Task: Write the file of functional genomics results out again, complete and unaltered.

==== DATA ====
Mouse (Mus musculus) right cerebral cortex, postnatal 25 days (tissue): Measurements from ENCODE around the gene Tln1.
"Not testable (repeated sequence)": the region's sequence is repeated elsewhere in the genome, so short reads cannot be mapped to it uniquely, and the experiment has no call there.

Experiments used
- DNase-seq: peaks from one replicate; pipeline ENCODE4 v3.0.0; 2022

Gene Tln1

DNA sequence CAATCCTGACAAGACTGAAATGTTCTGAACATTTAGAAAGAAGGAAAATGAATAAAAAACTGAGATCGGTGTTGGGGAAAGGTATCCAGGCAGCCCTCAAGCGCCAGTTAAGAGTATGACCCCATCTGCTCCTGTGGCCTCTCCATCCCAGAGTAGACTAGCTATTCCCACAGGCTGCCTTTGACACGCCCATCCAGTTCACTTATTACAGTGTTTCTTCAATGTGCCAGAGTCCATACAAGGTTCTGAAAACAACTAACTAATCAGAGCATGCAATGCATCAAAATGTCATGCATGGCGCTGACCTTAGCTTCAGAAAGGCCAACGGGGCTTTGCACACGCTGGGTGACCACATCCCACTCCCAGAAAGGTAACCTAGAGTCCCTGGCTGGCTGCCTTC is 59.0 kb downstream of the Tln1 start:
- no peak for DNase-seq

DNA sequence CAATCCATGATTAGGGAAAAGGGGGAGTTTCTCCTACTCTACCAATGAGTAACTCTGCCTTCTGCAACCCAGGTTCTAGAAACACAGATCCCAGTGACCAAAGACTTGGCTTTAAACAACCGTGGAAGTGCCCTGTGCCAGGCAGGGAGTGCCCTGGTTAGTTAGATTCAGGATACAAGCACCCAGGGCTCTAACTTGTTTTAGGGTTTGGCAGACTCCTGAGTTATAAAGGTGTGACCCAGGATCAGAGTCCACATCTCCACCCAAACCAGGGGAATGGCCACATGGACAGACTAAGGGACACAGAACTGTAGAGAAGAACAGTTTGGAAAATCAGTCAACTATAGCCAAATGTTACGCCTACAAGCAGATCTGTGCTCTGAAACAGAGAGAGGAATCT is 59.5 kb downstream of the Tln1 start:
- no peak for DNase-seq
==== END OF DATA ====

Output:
Mouse (Mus musculus) right cerebral cortex, postnatal 25 days (tissue): Measurements from ENCODE around the gene Tln1.
"Not testable (repeated sequence)": the region's sequence is repeated elsewhere in the genome, so short reads cannot be mapped to it uniquely, and the experiment has no call there.

Experiments used
- DNase-seq: peaks from one replicate; pipeline ENCODE4 v3.0.0; 2022

Gene Tln1

DNA sequence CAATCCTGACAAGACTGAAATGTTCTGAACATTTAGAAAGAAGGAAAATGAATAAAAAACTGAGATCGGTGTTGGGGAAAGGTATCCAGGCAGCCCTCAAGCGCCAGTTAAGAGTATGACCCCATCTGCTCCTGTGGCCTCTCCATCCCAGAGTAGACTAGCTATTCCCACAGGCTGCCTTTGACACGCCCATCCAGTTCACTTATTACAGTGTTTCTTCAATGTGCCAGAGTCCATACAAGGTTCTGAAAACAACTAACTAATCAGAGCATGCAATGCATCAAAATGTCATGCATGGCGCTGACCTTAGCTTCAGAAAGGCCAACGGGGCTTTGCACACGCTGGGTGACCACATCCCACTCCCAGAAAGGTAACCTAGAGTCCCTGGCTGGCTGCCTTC is 59.0 kb downstream of the Tln1 start:
- no peak for DNase-seq

DNA sequence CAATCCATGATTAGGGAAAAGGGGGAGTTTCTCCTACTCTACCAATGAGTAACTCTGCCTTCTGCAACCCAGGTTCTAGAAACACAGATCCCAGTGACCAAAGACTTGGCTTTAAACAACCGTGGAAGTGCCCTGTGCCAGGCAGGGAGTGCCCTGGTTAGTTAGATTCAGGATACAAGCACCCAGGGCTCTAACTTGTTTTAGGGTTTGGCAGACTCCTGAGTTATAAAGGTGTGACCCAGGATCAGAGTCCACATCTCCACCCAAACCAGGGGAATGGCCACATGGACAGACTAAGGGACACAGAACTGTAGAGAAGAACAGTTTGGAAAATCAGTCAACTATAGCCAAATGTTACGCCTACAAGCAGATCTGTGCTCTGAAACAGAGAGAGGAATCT is 59.5 kb downstream of the Tln1 start:
- no peak for DNase-seq